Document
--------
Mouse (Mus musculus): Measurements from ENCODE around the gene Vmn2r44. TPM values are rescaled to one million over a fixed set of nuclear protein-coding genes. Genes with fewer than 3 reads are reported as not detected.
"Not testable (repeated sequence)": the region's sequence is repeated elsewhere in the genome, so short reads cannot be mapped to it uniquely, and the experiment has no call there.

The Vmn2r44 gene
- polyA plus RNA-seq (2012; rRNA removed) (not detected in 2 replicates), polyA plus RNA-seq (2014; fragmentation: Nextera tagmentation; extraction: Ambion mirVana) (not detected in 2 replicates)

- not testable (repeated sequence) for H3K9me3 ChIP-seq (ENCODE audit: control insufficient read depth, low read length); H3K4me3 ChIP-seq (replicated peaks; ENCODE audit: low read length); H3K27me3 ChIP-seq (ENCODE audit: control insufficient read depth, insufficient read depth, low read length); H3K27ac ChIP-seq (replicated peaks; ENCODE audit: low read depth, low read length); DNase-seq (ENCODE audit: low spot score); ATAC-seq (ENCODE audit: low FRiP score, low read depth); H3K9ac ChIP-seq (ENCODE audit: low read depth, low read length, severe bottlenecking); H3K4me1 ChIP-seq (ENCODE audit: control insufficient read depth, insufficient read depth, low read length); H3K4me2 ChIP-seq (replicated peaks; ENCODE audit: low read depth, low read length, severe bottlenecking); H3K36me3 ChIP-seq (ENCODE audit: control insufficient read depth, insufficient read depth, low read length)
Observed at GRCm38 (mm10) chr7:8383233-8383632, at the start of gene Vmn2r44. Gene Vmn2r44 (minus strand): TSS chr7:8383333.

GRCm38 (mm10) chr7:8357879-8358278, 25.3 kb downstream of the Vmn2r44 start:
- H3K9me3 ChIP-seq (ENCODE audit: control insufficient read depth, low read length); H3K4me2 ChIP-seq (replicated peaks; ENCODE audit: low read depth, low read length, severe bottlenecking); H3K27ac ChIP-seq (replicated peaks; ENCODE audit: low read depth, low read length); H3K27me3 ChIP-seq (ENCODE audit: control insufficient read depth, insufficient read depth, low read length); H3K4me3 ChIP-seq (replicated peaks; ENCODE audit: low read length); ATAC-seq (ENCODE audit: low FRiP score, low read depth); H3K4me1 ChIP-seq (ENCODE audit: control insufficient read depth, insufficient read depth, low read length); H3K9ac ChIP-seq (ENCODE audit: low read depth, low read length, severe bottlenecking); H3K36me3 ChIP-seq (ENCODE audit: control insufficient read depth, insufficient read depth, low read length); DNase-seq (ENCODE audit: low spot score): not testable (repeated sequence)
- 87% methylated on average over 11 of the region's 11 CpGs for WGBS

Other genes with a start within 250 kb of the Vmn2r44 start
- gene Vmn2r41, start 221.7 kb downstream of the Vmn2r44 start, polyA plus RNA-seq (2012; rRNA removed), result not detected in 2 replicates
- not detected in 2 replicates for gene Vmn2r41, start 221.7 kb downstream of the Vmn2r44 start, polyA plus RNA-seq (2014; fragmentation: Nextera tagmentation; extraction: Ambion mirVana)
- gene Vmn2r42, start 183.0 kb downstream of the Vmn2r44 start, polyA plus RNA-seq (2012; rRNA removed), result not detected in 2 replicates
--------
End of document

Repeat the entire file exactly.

Mouse (Mus musculus): Measurements from ENCODE around the gene Vmn2r44. TPM values are rescaled to one million over a fixed set of nuclear protein-coding genes. Genes with fewer than 3 reads are reported as not detected.
"Not testable (repeated sequence)": the region's sequence is repeated elsewhere in the genome, so short reads cannot be mapped to it uniquely, and the experiment has no call there.

The Vmn2r44 gene
- polyA plus RNA-seq (2012; rRNA removed) (not detected in 2 replicates), polyA plus RNA-seq (2014; fragmentation: Nextera tagmentation; extraction: Ambion mirVana) (not detected in 2 replicates)

- not testable (repeated sequence) for H3K9me3 ChIP-seq (ENCODE audit: control insufficient read depth, low read length); H3K4me3 ChIP-seq (replicated peaks; ENCODE audit: low read length); H3K27me3 ChIP-seq (ENCODE audit: control insufficient read depth, insufficient read depth, low read length); H3K27ac ChIP-seq (replicated peaks; ENCODE audit: low read depth, low read length); DNase-seq (ENCODE audit: low spot score); ATAC-seq (ENCODE audit: low FRiP score, low read depth); H3K9ac ChIP-seq (ENCODE audit: low read depth, low read length, severe bottlenecking); H3K4me1 ChIP-seq (ENCODE audit: control insufficient read depth, insufficient read depth, low read length); H3K4me2 ChIP-seq (replicated peaks; ENCODE audit: low read depth, low read length, severe bottlenecking); H3K36me3 ChIP-seq (ENCODE audit: control insufficient read depth, insufficient read depth, low read length)
Observed at GRCm38 (mm10) chr7:8383233-8383632, at the start of gene Vmn2r44. Gene Vmn2r44 (minus strand): TSS chr7:8383333.

GRCm38 (mm10) chr7:8357879-8358278, 25.3 kb downstream of the Vmn2r44 start:
- H3K9me3 ChIP-seq (ENCODE audit: control insufficient read depth, low read length); H3K4me2 ChIP-seq (replicated peaks; ENCODE audit: low read depth, low read length, severe bottlenecking); H3K27ac ChIP-seq (replicated peaks; ENCODE audit: low read depth, low read length); H3K27me3 ChIP-seq (ENCODE audit: control insufficient read depth, insufficient read depth, low read length); H3K4me3 ChIP-seq (replicated peaks; ENCODE audit: low read length); ATAC-seq (ENCODE audit: low FRiP score, low read depth); H3K4me1 ChIP-seq (ENCODE audit: control insufficient read depth, insufficient read depth, low read length); H3K9ac ChIP-seq (ENCODE audit: low read depth, low read length, severe bottlenecking); H3K36me3 ChIP-seq (ENCODE audit: control insufficient read depth, insufficient read depth, low read length); DNase-seq (ENCODE audit: low spot score): not testable (repeated sequence)
- 87% methylated on average over 11 of the region's 11 CpGs for WGBS

Other genes with a start within 250 kb of the Vmn2r44 start
- gene Vmn2r41, start 221.7 kb downstream of the Vmn2r44 start, polyA plus RNA-seq (2012; rRNA removed), result not detected in 2 replicates
- not detected in 2 replicates for gene Vmn2r41, start 221.7 kb downstream of the Vmn2r44 start, polyA plus RNA-seq (2014; fragmentation: Nextera tagmentation; extraction: Ambion mirVana)
- gene Vmn2r42, start 183.0 kb downstream of the Vmn2r44 start, polyA plus RNA-seq (2012; rRNA removed), result not detected in 2 replicates